Archdiocese's video series shares stories of 'Walking with the Saints'
BRAINTREE -- The life of faith is often described as a journey. Catholics' belief in the Communion of Saints -- the unity of the Church on Earth and the saints in Heaven -- gives the assurance that no one is alone in seeking Christ.
This sense of connection is explored on multiple levels through "Walking with the Saints," a video series produced by the archdiocese's Secretariat for Evangelization and Discipleship.
Since late March, the videos have been released every other Tuesday on the secretariat's YouTube channel (youtube.com/evangelizeboston) and the archdiocese's Facebook page (facebook.com/BostonCatholic). Each two- to three-minute video features a conversation with a priest or religious walking around their community -- whether a parish church, a convent, or monastery -- and talking about a saint with whom they have a special relationship.
The idea for the series came about when Ann Gennaro, a content and communications specialist for the archdiocese, reviewed the archdiocese's social media content last year. She noticed that the posts that received the most engagement were about either saints, or priests and religious.
She said she wondered, "How do we combine these few forces, to give the people what they want but also give the people what can help them?"
She conceived "Walking with the Saints" as a way to help people learn more about the saints and inspire them to become saints themselves. But she did not want it to be "static," and thought it should convey "that dynamism that exists in the life of a saint."
"I wanted it to be a walk-and-talk, and a conversation, to show this progression and movement and activity that exists in the life of a saint and should exist in our lives, that we're not called to sit still. We're called to action. We're called to go forth," Gennaro said.
Evangelization consultant Chris Donoghue was invited to be the onscreen host who interviews the priests and religious featured in the videos.
"It's not typically part of my job. I'm not in media or production," Donoghue said, "But we do serve the diocese; we serve the parishes. So, to be able to go out and offer this as a service, and engage and build relationships with priests and religious in the diocese in a different context than faith formation or pastoral planning or things like that, has been rewarding."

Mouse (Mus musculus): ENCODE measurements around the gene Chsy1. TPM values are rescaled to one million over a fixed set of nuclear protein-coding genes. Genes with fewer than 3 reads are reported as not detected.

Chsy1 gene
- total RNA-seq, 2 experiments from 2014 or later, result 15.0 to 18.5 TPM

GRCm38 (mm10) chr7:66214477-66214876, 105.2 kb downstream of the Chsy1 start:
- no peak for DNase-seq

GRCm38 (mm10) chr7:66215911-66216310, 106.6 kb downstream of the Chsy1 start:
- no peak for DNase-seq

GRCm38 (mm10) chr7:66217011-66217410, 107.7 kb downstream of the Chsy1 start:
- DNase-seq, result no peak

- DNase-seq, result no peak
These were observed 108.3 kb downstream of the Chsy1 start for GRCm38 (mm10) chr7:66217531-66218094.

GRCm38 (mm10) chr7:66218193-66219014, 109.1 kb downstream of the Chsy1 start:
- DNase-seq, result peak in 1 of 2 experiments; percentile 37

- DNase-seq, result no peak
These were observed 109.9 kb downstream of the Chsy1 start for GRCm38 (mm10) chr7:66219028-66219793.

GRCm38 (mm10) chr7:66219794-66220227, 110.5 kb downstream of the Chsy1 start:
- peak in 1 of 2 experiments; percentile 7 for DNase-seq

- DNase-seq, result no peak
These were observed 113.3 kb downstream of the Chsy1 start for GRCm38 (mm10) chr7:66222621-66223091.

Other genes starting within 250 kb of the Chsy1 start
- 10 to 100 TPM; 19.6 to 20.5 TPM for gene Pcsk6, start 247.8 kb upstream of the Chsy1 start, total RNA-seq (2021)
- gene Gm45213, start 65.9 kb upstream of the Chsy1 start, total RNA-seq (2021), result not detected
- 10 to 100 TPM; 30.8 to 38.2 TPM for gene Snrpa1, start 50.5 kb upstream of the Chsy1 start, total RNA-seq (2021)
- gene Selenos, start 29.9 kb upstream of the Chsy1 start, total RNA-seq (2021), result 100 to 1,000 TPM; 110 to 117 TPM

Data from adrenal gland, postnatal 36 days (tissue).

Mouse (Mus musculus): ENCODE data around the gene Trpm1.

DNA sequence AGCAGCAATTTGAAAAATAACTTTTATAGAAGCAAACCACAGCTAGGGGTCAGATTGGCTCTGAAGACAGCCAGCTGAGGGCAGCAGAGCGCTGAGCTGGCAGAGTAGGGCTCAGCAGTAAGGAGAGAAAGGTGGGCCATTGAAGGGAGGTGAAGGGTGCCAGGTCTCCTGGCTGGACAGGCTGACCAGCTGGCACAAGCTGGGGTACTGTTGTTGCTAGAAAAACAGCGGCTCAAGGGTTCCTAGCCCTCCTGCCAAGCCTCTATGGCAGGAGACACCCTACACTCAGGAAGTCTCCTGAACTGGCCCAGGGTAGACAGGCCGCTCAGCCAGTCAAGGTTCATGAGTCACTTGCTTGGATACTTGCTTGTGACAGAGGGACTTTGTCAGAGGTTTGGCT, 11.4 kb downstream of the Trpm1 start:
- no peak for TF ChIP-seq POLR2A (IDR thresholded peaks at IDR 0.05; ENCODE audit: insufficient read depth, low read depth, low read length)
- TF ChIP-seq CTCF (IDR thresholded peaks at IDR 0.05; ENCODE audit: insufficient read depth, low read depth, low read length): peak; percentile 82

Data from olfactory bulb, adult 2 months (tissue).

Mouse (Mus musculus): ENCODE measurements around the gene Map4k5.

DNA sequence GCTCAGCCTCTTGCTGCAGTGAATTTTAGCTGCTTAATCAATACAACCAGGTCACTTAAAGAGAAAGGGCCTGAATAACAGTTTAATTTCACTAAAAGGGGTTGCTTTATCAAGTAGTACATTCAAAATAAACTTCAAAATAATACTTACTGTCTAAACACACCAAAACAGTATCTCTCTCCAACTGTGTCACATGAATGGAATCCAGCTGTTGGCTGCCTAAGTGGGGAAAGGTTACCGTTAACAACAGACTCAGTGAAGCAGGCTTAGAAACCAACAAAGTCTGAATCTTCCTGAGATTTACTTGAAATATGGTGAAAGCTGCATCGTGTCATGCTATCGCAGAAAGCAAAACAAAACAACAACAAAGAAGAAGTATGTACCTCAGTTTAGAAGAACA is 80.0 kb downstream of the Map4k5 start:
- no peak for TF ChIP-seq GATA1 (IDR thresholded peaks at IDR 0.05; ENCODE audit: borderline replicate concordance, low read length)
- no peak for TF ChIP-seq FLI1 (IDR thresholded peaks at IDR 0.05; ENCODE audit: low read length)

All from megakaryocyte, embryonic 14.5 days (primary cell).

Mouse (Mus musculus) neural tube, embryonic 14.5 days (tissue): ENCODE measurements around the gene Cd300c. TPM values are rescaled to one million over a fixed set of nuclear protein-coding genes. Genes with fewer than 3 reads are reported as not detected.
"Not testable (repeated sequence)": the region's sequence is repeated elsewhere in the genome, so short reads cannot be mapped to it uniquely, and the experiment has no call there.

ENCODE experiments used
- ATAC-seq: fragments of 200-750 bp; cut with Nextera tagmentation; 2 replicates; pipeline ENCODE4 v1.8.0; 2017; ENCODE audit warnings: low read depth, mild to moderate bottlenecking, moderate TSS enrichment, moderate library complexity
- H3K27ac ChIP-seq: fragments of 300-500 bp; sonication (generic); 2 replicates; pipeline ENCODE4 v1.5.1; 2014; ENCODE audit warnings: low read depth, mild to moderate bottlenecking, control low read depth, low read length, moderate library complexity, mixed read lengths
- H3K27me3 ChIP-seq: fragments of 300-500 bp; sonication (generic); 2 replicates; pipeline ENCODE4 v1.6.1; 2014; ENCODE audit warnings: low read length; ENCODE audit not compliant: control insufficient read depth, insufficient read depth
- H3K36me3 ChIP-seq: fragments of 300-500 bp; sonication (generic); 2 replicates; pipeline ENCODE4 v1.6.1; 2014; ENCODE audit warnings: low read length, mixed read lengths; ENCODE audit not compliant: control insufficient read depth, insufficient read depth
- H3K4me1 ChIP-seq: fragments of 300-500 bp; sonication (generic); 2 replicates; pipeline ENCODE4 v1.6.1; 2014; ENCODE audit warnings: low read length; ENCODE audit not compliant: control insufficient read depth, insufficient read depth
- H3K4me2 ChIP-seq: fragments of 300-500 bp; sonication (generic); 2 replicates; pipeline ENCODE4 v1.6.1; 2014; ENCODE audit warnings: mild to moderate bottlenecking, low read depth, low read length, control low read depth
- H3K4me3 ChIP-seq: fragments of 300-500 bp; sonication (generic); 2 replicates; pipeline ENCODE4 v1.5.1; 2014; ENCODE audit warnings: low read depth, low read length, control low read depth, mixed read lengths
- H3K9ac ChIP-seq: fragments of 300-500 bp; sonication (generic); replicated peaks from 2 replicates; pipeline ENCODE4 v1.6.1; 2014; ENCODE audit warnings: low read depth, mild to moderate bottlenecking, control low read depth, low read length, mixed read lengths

Patrick Krisak, director of faith formation and missionary discipleship, also joined the small film crew, holding the boom mic while Gennaro handled the camera.
Gennaro described the episodes as "outlined but not scripted." Donoghue asks each guest a few basic questions about the saint they are discussing: Who were they? How did you come to know them? What inspires you about their life? What inspiration should everyone take from them?
Donoghue said he decided not to do any research on the saints prior to the interviews, wanting his experience of learning from the guests to be more authentic.
Guests and topics so far have included Father Carlos Suarez speaking about St. Edith Stein; Sister Carly Paula Arcella, a Daughter of St. Paul, talking about St. Paul; Father Richard Fitzgerald speaking about St. Columbkille; and Sister Faustina Kolbe Burda, a Daughter of Mary of Nazareth, talking about St. Faustina Kowalska.
One thing that has surprised Donoghue is the way viewers connect, not only with the saints but also with the guests and locations in the series. Some have written comments saying that they recognize their former parish or priest and are pleased to see them featured.
Part of the premise of "Walking with the Saints," Donoghue said, is to help people recognize their own call to be disciples.
"We're all one Church, and we're all on a journey. So, my hope is that, as people engage in these conversations and participate in the journey discussing a saint, it might awaken in them a recognition that they are also on a journey, and they're not journeying alone," he said.
Ultimately, he pointed out, all the conversations lead back to Jesus.
"It comes through in these conversations that this journey with saints is a journey towards Jesus, with Jesus, and is all focused on Jesus," Donoghue said.
Gennaro said she hopes the project "opens the door to creativity" and encourages people "to be creative in the ways that we tell the stories we have to tell."
"That can be anything from the stories of the saints, to our own personal stories of how the Lord has transformed our lives, to the beautiful things happening within our Church. We should feel the freedom to get creative with how we share those things," she said.
She acknowledged that people today are "bombarded" by content and that what many people hear about the Church is "so limited."
"I feel like we need to have the freedom to be able to go out and get creative and tell our story as the Church, and I hope that, in some small way, 'Walking with the Saints' can be a part of that, a part of telling our story out in this world that has so many messages, that we can just claim at least one small corner of it now," Gennaro said.